Warsaw, 5 November 1948. Judge Halina Wereńko, a member of the District Commission for the Investigation of German Crimes in Warsaw, interviewed the person named below as a witness, without administering an oath. Having been advised of the criminal liability for making false statements and of the obligation to tell the truth, the witness testified as follows:

Name and surname Anna Kacprzak
Parents’ names Leon and Ewa, née Makowska
Date of birth 20 March 1910 in Warsaw
Religious affiliation None
Education Secondary
State affiliation and nationality Polish
Place of residence Warsaw, Chmielna Street 57, flat 29
Profession nurse

At the beginning of November 1942 (I don’t remember the exact date), at about 10.00 a.m. I went to an apartment in the yard of the house at Bonifraterska Street 13, where food was being sold. Apart from me, there were a few other people in the apartment. Suddenly I heard a scream coming from the yard and three Germans in uniforms entered the apartment.

As my group said later and as was discussed later at the Umschlagplatz [collection point for transports to concentration camps], Konrad was one of the three.

The Germans started punching and beating us with sticks, there was a lot of yelling, and we were ordered to go outside. Konrad made us stand in a line and proceeded to inspect our documents. At some point I noticed a young man, whom I didn’t know, calmly approaching the house gate. I saw Konrad turn around and shoot him dead.

Our group was led to the Werterfassung [collection of valuables] office at Stawki Street (to the office dealing with liquidation of Jewish property) which was headed by Konrad. Our group was kept in the yard for about two hours and then led to the basement. At about 8.00 p.m. we were escorted to the Umschlagplatz. Before we left the Werterfassung, our group was joined by several people who got captured in the ghetto during the day.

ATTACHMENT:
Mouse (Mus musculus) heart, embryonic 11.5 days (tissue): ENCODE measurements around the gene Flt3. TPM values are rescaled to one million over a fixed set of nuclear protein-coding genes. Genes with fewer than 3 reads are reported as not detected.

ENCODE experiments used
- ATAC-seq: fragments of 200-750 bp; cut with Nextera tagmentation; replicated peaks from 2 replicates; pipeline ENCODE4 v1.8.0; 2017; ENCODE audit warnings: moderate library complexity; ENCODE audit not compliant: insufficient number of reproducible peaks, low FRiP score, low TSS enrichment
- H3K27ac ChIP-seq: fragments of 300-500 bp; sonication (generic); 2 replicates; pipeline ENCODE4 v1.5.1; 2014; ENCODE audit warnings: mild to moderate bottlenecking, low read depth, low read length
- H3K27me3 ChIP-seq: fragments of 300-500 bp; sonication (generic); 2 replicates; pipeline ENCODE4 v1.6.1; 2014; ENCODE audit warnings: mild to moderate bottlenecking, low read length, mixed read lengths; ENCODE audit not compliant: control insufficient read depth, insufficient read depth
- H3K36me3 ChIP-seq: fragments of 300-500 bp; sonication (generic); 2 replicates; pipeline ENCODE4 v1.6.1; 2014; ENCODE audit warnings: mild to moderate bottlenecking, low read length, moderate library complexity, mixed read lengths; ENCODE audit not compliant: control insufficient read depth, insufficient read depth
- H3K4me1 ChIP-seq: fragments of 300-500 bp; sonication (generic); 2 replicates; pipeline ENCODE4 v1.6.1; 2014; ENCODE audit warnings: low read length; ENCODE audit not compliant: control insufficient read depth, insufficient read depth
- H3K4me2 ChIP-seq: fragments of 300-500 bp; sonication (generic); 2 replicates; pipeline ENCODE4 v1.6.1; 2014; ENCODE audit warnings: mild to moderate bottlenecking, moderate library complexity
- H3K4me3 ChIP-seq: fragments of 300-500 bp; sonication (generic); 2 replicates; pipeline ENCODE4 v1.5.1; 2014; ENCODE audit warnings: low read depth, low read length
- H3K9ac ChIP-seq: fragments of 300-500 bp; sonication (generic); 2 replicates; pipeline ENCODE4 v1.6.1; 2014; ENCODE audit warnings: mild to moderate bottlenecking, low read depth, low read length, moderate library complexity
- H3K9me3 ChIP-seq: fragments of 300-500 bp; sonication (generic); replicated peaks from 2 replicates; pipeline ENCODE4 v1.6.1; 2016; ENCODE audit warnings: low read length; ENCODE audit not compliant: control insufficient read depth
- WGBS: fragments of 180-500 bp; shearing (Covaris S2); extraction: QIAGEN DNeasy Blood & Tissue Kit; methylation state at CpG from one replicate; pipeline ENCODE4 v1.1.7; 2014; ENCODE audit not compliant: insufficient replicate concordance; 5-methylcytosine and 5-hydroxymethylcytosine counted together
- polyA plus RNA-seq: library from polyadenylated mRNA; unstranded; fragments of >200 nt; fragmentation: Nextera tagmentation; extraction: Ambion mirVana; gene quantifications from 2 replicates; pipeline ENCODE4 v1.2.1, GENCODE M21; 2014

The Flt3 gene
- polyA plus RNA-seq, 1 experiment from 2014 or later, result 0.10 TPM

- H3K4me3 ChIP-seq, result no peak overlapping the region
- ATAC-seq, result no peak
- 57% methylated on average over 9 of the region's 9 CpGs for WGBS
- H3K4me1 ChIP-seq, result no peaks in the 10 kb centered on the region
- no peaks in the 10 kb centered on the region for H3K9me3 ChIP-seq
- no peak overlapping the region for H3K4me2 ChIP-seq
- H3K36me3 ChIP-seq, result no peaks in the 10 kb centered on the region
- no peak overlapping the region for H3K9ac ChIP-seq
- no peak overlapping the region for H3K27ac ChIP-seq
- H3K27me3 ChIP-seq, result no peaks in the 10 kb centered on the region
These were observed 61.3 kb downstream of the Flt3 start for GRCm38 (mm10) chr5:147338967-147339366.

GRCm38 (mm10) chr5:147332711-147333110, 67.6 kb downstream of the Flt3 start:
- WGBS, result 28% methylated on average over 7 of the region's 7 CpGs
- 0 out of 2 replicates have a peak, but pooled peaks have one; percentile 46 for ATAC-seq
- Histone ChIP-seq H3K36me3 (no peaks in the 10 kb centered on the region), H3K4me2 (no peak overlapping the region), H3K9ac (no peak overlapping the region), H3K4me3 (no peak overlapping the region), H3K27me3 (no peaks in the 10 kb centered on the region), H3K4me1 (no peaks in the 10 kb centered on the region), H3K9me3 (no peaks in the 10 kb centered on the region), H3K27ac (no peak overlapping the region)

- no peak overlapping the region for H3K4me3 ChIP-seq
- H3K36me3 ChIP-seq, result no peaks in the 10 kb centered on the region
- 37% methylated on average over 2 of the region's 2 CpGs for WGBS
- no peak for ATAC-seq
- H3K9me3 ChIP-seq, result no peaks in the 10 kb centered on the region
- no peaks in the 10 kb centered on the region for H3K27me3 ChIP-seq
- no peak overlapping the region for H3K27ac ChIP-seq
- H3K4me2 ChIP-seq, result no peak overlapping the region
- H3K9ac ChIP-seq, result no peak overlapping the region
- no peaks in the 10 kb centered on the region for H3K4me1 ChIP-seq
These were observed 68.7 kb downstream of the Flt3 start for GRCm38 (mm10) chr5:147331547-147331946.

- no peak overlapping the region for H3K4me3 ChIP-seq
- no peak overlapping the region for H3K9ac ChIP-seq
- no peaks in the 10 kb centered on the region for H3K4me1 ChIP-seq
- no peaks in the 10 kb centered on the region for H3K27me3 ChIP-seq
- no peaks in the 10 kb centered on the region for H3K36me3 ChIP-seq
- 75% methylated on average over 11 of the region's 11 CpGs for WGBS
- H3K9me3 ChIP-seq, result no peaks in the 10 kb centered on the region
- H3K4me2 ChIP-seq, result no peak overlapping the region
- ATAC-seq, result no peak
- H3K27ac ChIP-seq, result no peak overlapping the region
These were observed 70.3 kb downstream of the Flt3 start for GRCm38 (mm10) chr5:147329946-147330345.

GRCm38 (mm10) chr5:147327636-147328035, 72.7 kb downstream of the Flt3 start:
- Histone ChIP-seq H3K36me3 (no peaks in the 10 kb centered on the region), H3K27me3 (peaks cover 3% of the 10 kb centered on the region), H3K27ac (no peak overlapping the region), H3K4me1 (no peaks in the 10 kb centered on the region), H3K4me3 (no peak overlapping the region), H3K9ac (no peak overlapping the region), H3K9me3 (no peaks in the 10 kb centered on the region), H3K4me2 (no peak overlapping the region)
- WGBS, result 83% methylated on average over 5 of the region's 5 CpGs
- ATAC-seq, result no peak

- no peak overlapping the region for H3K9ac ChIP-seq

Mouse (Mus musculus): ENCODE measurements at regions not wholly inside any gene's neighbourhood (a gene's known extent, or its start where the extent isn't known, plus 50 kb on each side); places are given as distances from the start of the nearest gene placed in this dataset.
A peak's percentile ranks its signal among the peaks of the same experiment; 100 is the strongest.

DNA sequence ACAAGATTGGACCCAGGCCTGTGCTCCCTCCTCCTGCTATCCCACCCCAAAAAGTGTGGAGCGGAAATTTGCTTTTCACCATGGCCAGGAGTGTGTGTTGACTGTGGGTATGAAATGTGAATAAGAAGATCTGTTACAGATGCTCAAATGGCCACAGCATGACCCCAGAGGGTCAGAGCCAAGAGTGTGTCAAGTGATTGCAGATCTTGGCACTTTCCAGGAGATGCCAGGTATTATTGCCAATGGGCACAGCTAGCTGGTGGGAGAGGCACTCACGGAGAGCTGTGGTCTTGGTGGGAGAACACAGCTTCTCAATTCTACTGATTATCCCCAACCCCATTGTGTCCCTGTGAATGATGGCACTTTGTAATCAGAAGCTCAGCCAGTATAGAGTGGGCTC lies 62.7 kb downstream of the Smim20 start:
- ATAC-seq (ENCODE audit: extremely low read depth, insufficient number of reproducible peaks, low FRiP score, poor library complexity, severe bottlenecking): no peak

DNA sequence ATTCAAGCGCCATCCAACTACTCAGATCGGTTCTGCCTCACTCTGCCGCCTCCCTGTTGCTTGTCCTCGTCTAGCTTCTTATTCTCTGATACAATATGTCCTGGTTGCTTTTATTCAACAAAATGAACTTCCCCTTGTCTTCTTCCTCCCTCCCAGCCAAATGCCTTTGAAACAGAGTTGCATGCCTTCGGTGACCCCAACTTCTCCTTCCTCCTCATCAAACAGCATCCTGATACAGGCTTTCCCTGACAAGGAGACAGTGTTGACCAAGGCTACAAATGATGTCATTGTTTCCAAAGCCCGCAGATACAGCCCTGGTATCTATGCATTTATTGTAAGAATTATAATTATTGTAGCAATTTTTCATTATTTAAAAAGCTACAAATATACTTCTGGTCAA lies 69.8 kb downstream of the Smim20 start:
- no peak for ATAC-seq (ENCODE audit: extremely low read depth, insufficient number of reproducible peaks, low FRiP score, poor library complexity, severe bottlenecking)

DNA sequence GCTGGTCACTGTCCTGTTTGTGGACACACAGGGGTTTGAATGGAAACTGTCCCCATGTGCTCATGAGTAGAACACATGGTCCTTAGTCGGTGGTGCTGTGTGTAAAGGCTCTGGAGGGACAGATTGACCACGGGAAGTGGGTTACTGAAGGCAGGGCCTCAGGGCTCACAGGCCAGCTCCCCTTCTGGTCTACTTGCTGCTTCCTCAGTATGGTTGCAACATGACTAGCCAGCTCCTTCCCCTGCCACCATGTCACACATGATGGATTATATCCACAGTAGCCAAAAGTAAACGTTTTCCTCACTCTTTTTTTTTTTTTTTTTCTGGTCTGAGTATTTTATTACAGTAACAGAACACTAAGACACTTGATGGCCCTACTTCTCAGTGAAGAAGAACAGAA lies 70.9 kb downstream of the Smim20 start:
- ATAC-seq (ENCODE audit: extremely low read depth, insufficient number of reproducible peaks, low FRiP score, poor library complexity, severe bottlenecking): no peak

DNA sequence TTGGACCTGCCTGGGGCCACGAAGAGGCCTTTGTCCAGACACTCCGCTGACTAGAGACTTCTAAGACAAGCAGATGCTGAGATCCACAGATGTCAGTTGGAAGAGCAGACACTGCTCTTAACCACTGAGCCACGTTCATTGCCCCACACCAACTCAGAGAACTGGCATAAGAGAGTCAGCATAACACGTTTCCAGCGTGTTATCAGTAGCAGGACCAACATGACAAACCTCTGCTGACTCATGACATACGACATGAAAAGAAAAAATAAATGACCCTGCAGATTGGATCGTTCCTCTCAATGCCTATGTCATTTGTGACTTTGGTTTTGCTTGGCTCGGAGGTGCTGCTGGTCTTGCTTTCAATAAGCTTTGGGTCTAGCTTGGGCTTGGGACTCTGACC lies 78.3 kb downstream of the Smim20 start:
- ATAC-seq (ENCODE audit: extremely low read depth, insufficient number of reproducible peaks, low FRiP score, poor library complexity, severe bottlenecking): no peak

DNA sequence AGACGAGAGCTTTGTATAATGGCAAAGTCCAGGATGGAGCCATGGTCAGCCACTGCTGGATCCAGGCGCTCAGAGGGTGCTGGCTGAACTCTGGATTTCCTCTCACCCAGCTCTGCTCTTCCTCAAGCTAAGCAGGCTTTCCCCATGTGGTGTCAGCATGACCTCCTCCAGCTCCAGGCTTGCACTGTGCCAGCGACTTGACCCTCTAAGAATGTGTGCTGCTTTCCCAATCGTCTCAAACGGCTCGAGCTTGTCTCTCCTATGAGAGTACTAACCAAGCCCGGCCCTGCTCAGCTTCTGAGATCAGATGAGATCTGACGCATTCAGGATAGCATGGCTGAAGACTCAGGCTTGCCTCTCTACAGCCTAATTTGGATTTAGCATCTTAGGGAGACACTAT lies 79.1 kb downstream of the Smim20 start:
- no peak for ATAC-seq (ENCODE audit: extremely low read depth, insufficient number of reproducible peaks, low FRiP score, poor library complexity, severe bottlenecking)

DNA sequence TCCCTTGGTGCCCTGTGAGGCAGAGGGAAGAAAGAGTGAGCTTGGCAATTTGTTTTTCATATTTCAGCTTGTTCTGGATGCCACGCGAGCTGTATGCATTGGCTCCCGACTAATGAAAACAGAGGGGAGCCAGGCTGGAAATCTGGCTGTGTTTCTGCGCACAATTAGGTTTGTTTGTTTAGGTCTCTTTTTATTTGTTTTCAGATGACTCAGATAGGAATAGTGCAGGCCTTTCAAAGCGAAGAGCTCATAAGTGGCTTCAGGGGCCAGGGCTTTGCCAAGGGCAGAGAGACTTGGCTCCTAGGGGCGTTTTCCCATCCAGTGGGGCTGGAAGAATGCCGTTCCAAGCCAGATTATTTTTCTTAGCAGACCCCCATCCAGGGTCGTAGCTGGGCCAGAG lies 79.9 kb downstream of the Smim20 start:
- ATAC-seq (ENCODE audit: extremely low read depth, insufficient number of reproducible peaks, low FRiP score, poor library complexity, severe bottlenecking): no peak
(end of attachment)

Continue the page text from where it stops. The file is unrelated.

There were a few hundred people in the Umschlagplatz. This was in the period between the first and the second liquidation action in the ghetto. The authorities were not ordered to round people up at that time. Therefore, individuals or small groups were gathered in the Umschlagplatz and kept there until there was enough people for a larger transport.

At the beginning of December 1942, I escaped from the Umschlagplatz with help from the outside. I later learnt that the transport departed on the following day. Having left the Umschlagplatz, I heard from Światłowski (now deceased), who was at Bonifraterska 12 at the time, that the deportation of my group to the Umschlagplatz was motivated by robbery. Konrad sent us to the Umschlagplatz and stole valuable items from Światłowski›s apartment.

At this point the report was brought to a close and read out.